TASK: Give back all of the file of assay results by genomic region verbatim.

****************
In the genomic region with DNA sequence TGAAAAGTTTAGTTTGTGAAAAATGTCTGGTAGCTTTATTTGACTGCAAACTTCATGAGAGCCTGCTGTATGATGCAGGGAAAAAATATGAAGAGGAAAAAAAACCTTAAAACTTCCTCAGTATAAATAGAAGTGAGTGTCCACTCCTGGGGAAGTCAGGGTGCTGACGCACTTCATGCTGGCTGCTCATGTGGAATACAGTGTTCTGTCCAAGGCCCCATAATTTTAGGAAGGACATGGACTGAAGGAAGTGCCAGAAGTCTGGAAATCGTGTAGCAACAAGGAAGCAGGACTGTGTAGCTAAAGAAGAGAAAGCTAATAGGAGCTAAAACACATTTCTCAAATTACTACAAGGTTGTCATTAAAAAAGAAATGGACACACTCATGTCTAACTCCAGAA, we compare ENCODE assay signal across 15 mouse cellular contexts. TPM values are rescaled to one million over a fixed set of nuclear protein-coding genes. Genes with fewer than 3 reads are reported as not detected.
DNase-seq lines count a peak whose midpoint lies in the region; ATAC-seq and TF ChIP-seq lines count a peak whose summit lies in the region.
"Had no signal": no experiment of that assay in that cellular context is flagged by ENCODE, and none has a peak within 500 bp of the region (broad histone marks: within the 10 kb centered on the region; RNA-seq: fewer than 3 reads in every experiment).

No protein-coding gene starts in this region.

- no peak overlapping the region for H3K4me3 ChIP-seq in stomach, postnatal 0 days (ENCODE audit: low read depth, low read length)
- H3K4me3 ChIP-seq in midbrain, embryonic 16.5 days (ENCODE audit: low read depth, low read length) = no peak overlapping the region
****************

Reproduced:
In the genomic region with DNA sequence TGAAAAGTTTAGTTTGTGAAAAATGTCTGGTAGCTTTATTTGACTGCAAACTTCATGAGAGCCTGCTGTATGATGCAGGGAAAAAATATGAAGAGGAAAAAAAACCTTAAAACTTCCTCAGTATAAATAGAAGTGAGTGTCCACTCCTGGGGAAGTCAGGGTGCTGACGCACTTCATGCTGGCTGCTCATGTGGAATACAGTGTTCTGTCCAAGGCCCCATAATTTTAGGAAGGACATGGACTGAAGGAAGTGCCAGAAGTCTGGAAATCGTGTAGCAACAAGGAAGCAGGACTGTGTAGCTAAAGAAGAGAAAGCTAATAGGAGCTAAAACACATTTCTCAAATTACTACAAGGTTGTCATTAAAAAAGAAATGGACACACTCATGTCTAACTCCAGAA, we compare ENCODE assay signal across 15 mouse cellular contexts. TPM values are rescaled to one million over a fixed set of nuclear protein-coding genes. Genes with fewer than 3 reads are reported as not detected.
DNase-seq lines count a peak whose midpoint lies in the region; ATAC-seq and TF ChIP-seq lines count a peak whose summit lies in the region.
"Had no signal": no experiment of that assay in that cellular context is flagged by ENCODE, and none has a peak within 500 bp of the region (broad histone marks: within the 10 kb centered on the region; RNA-seq: fewer than 3 reads in every experiment).

No protein-coding gene starts in this region.

- no peak overlapping the region for H3K4me3 ChIP-seq in stomach, postnatal 0 days (ENCODE audit: low read depth, low read length)
- H3K4me3 ChIP-seq in midbrain, embryonic 16.5 days (ENCODE audit: low read depth, low read length) = no peak overlapping the region